The natural history genre has become a densely populated field, which makes it all the more important that new series are launched with a truly distinctive character.
Bill Markham, showrunner of the upcoming Awesome/Naturalsays that was a priority for Plimsoll Productions, National Geographic and Earthship during production of the upcoming project, which uses cutting-edge cinematic technology to explore animal powers and senses that transcend human perception and were previously impossible with such detail and depth to hold on the screen.
“The sweet spot is great behavior, great technology and great VFX. National Geographic really pushed us to do something different with this series: enter this world, immerse yourself in this parallel universe,” says Markham. “It’s the trend of immersing yourself in the animals, and then we were able to push it a little bit further.”
Produced by Plimsoll and Earthship Productions and presented by National Geographic, Awesome/Natural Premieres Wednesday (September 21) on Disney+. Oscar-nominated actor Benedict Cumberbatch serves as the narrator, while Oscar-winning filmmaker James Cameron is producing the series, along with Earthship’s Maria Wilhelm and Martha Holmes and Plimsoll’s Tom Hugh-Jones. Markham is serving as showrunner with Matt Brandon.
The seed of the idea for the series came from National Geographic’s desire to explore strange communications in the natural world, inspired by research into trees that “talk” to one another through their roots. Plimsoll took on the project (and the challenge), further refining the concept and eventually focusing on the theme of animal senses and powers that exist beyond normal human perception.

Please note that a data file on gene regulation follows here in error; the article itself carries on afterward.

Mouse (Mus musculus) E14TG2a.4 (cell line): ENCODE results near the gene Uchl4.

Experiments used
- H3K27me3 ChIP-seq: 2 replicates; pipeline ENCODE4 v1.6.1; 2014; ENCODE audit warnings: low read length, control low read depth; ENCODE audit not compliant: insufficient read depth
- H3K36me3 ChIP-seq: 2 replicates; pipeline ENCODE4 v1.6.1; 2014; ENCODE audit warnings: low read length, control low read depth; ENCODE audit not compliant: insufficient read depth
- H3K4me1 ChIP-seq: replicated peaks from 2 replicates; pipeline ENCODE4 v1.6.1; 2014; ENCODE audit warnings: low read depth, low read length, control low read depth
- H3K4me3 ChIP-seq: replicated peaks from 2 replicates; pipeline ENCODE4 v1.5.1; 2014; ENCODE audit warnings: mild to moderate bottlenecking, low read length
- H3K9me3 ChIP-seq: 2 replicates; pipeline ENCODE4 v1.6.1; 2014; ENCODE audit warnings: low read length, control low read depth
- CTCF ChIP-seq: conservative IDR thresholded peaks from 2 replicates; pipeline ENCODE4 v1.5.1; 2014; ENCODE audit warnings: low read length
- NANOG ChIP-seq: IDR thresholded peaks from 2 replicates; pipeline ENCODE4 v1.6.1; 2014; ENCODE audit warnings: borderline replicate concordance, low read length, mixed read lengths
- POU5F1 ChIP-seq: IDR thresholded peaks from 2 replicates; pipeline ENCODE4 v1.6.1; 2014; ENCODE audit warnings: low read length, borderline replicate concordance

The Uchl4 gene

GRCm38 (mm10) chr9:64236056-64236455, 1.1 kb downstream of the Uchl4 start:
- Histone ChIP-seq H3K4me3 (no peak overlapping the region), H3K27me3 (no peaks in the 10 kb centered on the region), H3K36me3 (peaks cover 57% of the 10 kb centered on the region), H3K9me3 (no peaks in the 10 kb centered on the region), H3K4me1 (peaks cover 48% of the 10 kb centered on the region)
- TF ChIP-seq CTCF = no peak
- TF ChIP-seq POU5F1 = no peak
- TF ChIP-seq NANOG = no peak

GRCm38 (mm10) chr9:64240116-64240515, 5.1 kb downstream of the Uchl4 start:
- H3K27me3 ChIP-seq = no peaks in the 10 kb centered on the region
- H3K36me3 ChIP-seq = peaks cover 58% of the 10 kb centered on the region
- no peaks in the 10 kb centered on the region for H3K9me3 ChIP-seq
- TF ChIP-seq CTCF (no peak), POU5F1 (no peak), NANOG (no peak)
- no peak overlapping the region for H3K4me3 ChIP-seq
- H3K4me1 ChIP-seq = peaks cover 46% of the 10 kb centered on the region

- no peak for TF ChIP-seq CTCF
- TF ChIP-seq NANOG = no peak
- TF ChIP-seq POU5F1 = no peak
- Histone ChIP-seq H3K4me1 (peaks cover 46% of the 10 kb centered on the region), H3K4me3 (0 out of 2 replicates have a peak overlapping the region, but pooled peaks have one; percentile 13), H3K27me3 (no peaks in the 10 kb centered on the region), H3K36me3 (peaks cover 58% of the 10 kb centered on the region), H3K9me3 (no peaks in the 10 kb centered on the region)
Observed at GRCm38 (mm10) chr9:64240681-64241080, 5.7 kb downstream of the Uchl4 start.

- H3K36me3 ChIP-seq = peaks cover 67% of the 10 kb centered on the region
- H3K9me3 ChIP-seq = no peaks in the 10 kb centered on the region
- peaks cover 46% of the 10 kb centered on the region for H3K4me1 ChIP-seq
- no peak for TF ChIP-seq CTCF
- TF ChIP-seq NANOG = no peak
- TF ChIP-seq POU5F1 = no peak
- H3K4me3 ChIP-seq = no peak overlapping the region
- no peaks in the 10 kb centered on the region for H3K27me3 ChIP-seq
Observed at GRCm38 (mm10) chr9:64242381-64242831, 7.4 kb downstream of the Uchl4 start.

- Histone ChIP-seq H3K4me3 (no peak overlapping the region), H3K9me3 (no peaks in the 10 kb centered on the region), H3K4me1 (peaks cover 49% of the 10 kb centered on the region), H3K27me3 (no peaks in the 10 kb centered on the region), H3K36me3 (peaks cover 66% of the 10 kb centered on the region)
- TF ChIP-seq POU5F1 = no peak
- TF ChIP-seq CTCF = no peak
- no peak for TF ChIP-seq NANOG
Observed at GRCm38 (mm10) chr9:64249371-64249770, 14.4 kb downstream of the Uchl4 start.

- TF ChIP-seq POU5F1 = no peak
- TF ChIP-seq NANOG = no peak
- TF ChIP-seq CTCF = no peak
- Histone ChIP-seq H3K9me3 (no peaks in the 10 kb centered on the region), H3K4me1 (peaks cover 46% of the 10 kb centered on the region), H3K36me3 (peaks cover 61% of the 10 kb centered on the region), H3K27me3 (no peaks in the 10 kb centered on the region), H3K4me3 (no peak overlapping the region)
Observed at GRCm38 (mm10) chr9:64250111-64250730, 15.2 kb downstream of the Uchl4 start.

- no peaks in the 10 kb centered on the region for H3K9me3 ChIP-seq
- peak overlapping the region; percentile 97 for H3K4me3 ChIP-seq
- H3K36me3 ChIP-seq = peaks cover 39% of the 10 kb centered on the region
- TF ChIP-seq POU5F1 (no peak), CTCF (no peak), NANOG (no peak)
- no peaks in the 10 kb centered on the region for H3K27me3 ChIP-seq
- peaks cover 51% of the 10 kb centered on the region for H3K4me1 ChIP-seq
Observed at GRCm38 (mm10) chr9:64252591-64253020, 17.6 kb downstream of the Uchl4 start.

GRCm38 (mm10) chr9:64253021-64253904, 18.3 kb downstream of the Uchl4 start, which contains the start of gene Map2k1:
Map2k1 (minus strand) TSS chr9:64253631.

Each episode of the series covers a different theme – from migration to reproduction to the relationship between predators and prey – and then offers a series of five-minute stories that illustrate the theme. Markham says that from a storytelling perspective, the challenge was distilling the detailed data from academic papers and research into clear, concise, and engaging short narratives. “You have to boil it down to what’s really important about this story — you don’t have to say everything,” he says.